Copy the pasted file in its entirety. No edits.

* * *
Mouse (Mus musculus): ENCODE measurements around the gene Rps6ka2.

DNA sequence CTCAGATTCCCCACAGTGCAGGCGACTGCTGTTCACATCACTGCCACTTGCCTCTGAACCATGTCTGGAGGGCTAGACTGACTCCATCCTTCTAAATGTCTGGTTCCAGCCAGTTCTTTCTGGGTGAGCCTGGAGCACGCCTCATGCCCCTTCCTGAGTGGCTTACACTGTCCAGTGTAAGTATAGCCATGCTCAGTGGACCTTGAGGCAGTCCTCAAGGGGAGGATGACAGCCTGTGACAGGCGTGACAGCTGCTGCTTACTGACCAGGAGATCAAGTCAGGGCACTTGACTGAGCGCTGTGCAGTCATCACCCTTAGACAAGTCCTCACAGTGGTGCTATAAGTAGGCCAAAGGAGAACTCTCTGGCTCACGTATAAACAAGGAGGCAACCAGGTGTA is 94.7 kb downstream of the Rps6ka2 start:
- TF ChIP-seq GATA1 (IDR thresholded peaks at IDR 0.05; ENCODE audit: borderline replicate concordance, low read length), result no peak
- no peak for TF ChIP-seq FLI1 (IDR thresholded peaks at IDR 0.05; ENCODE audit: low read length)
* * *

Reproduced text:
Mouse (Mus musculus): ENCODE measurements around the gene Rps6ka2.

DNA sequence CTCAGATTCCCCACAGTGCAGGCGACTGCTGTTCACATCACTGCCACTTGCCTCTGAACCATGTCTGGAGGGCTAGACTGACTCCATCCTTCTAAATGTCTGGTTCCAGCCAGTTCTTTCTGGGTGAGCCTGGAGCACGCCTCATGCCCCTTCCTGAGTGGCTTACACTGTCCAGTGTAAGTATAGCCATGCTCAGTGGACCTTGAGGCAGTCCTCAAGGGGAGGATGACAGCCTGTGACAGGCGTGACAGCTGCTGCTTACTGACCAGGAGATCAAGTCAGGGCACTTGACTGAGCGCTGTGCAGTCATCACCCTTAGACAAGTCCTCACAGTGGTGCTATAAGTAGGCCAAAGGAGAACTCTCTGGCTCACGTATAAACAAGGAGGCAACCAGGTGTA is 94.7 kb downstream of the Rps6ka2 start:
- TF ChIP-seq GATA1 (IDR thresholded peaks at IDR 0.05; ENCODE audit: borderline replicate concordance, low read length), result no peak
- no peak for TF ChIP-seq FLI1 (IDR thresholded peaks at IDR 0.05; ENCODE audit: low read length)